In contrast, Ms. Glaesel believes that the pleating found in the Køstrup fragment was created while the dress fabric was still on the loom, by pulling certain threads in the woven fabric tight while the fabric was still on the loom and then steaming the fabric to set the pleats after the weaving was complete (page 5, see also page 21). Because she believes this is how the pleating is done, she also believes that the pleats ran the entire length of the dress from top to bottom, and that the pleated section was sewn into the dress after the pleating was completed--though she admits that she cannot tell whether there is evidence of a seam beside the pleated portions (page 6).

Jenn Culler, in making her own Køstrup reconstruction, mostly agrees with Hilde Thunem.  Like Nille Glaesel, Jenn is a weaver (though she used a modern loom, not a warp-weighted loom, to create the fabric for her smokkr). Jenn has said that she believes that the method of creating the pleats while the dress is on the loom is "far more tedious of a process than simply drawing the pleats on a thread after the garment is crafted."  She believes that stabilizing stitches made on the inside of the garment are plausible, even though stitch holes do not appear on the surviving pleated fragment, in part because "[s]titches added from behind could penetrate the web of the textile, without impaling individual weaving threads."*  The stabilizing stitches for Jenn's pleats are whip stitched on the inside of the garment.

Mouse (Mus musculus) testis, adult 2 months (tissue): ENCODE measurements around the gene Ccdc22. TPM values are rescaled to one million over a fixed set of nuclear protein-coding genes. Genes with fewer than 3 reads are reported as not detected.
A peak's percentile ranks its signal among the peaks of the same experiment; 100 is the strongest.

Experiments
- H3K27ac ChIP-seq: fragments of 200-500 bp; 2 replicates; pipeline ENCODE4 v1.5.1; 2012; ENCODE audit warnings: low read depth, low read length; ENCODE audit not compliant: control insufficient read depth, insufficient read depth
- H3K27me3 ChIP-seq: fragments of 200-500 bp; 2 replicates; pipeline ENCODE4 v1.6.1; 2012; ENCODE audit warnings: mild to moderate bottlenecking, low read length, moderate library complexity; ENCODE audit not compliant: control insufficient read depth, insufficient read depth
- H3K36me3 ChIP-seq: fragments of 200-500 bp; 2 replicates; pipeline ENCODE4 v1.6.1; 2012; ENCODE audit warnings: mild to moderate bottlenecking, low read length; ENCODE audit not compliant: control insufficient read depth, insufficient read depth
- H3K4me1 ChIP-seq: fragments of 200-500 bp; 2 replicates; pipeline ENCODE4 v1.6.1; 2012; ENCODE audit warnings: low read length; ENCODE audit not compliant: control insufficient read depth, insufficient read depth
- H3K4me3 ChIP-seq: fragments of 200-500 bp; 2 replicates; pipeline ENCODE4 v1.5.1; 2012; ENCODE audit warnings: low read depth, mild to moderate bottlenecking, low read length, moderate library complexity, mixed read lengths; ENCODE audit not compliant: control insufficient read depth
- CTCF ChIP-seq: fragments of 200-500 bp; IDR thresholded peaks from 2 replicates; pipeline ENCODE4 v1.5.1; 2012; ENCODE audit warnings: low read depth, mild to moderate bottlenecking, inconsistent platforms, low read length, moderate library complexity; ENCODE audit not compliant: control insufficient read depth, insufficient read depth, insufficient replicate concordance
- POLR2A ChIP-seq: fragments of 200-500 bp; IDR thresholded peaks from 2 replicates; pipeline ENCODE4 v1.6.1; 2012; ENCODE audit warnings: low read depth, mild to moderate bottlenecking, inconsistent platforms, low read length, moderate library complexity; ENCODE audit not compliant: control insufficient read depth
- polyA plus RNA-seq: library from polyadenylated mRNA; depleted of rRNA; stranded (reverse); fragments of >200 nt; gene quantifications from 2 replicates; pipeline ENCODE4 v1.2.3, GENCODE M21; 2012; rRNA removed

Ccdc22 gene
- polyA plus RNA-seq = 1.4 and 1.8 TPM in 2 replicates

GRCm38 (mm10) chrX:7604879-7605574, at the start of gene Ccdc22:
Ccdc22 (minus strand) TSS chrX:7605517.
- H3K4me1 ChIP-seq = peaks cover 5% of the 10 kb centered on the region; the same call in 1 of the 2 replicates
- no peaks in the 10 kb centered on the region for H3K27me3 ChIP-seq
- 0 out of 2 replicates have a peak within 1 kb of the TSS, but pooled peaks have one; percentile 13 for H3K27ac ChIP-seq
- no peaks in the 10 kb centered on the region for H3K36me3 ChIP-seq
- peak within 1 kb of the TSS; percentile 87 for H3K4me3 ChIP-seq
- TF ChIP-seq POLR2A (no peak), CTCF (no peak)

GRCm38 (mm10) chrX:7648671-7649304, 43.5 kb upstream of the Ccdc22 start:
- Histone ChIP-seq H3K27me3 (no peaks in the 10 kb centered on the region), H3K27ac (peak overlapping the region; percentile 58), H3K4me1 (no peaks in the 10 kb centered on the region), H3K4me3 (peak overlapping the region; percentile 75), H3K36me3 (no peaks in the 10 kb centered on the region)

Finally, Kristine Risberg took a somewhat different approach to making and stabilizing the pleats on her Køstrup smokkr.  Kristine, like Jenn, drew up the fabric into pleats with linen thread, which she left in place "because I don’t know if the pleating would hold should the thread be removed." However, she also chose to back the pleated area with a piece of linen--an approach Hilde originally tried but ultimately rejected.  It should be noted, however, that Kristine's approach resulted in pleats that are much wider than the pleats on the original Køstrup dress: 8mm wide, instead of 2-3 mm wide.

My Thoughts.

For my part, I think that the very narrowness of the original pleats is inconsistent with the idea that any kind of lining or backing was used for the pleated section.  If such a lining was used but dissolved in the grave, the resulting pleats would now appear wider and looser than they actually are, as Kristine's smokkr indicates.

I also think that it is likely that the pleats were formed by drawing threads through the pleated areas, and likely kept in place with stitches taken across the back side of the pleated area.  Why?  Because it seems likely to me that the time it would take to boil enough water to produce a suitable amount of steam, and the effort it would take to attempt to steam the pleated fabric above the open-fire-heated cauldrons used for cooking, would have made efforts to steam-set such pleats impractical.**  That would be particularly true if, as Nille Glaesel believes, the pleats extended all the way from the top of the apron dress to its bottom hem (an issue as to which there currently is no evidence whatsoever).